Estate agents advertising with a vision.

The advertising text of estate agents is not always in synch with reality, we already know. We have often been fore-warned, so we were prepared. Still, we had to live it to believe it. Our journey started on the site of a well known agent: "The park is situated in the Creuse department .." and "the secure park Les Hautes de la Vergne is completely enclosed and ..." it contains approximately 100 chalets ... " and other such descriptions.

It was escribed as "a unique opportunity for those who want to live like a god in France, but who don’t want to invest a large capital," which we had already taken with a pinch of salt. You have to read between the lines, it's the actual situation that counts, we said to each other in advance.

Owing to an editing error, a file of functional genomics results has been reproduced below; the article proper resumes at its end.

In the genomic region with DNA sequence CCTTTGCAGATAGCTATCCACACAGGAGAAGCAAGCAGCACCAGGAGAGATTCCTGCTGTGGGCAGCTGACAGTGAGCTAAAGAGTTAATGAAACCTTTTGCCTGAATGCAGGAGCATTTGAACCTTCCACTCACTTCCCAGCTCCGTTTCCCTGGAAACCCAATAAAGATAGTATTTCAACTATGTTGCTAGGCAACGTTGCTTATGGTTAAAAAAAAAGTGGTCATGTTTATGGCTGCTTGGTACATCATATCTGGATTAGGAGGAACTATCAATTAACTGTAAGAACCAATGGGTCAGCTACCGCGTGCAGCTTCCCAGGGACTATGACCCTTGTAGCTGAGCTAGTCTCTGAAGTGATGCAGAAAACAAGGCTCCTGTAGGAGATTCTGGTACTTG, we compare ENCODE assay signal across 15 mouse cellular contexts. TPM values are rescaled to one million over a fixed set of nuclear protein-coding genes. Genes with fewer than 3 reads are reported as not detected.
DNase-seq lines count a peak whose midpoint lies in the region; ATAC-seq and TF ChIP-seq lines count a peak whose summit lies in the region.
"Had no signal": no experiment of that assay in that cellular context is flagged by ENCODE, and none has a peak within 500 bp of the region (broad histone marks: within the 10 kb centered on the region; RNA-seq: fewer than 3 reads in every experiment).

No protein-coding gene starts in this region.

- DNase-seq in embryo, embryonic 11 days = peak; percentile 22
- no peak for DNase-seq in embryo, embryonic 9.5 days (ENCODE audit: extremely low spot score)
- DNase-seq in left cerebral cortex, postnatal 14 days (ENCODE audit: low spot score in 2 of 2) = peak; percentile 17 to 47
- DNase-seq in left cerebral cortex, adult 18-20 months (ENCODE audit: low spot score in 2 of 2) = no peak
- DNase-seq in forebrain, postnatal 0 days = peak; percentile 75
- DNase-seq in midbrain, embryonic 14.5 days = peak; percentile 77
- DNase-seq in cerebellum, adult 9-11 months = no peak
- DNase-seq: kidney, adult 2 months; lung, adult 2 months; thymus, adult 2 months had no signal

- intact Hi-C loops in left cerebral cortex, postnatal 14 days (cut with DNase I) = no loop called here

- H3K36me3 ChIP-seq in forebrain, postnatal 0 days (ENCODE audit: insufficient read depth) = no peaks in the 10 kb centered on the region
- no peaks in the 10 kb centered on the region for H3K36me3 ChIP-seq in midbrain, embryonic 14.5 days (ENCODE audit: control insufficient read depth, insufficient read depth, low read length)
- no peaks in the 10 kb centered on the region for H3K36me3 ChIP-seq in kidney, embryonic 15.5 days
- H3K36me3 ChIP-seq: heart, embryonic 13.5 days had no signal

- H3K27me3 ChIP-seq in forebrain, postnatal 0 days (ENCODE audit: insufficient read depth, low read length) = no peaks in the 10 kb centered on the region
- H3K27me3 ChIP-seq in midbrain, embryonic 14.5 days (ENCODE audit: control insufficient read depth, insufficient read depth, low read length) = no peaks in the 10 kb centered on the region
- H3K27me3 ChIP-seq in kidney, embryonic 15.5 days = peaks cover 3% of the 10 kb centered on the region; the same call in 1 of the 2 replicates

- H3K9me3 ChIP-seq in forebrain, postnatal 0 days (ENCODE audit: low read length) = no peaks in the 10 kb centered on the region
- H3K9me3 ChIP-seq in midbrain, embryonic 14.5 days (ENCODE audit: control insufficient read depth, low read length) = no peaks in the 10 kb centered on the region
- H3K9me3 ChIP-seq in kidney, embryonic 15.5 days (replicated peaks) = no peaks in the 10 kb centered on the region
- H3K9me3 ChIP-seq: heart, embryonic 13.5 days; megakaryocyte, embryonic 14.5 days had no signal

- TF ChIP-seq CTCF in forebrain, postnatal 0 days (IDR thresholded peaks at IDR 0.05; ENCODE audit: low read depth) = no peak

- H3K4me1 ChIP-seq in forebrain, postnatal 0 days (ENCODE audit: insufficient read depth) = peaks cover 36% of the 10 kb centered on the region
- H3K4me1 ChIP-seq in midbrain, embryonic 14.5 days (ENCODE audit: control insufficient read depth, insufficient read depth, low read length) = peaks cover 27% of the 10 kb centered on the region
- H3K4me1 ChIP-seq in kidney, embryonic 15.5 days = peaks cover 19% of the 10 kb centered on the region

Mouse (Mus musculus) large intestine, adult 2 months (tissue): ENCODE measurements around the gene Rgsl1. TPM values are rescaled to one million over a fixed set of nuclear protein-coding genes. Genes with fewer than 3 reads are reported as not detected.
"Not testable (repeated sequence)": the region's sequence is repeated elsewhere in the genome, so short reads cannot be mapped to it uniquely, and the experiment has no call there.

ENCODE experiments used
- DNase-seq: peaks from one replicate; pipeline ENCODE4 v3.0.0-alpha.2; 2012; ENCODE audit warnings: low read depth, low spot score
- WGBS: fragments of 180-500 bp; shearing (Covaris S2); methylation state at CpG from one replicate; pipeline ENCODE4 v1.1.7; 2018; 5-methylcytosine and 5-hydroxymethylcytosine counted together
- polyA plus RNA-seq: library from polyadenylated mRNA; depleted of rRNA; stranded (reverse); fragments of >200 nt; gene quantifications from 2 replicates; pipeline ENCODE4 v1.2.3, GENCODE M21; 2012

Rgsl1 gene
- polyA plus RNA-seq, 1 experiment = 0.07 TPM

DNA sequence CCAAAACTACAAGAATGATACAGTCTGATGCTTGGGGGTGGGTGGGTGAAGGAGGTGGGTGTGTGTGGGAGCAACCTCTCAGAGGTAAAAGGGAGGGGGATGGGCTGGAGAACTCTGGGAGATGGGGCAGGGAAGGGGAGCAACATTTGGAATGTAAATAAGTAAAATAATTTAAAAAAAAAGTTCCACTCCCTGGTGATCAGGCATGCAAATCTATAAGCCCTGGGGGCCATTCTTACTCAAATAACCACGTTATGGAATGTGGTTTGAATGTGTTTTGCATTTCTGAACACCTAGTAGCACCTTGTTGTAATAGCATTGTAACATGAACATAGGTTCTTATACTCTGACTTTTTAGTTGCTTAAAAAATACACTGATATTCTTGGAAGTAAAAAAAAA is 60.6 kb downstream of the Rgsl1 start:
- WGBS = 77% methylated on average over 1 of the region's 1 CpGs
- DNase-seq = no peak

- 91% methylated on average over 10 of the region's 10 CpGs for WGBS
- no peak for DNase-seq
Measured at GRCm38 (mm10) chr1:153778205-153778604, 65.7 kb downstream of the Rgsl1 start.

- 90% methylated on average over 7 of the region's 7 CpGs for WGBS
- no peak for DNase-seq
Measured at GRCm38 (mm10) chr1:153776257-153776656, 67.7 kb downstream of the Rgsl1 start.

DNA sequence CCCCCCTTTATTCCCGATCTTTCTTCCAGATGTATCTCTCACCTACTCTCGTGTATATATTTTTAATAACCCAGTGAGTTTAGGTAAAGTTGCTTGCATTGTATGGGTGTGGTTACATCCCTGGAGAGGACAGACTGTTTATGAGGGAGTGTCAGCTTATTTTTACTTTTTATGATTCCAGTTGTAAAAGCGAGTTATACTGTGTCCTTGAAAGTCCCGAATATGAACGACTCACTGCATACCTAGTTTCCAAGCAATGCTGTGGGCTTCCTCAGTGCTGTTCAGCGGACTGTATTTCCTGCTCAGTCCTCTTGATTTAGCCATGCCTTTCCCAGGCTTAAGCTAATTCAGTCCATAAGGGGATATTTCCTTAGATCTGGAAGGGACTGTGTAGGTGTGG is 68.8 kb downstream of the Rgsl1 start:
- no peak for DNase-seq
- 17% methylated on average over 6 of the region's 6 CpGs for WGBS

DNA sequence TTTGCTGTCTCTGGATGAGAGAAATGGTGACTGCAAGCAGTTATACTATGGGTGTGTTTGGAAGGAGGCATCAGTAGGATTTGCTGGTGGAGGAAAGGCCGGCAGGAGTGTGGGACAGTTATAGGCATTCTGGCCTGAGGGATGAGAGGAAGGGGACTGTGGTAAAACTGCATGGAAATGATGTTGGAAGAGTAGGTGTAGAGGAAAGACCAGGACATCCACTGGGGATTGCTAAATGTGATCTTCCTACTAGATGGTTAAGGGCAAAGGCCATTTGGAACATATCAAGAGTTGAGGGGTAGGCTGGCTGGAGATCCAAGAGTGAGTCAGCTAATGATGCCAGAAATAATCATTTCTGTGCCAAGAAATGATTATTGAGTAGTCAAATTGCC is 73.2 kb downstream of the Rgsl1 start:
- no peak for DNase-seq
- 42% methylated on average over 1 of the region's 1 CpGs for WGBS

We also asked for an information pack, but unfortunately we never received it. In retrospect that should have made some alarm bells go off, but well, once your mind is set on something you think “let's at least go take a look.”

So when we recently had a week off, we took a journey to central France where we could go and see some interesting cottages. 'Les Hautes de la Vergne' was also in the itinerary.

The moment we arrived in the village, the first doubts hit us: it looked quite different from the pictures.
The country road that was supposed to be the entrance to the chalet park was a narrow gravel path of just wide enough for one car, and had weeds of at least a meter high. Not on the sides, but on the path itself! As if in the past three years not a tractor had passed. It seemed like we had driven to a deserted area.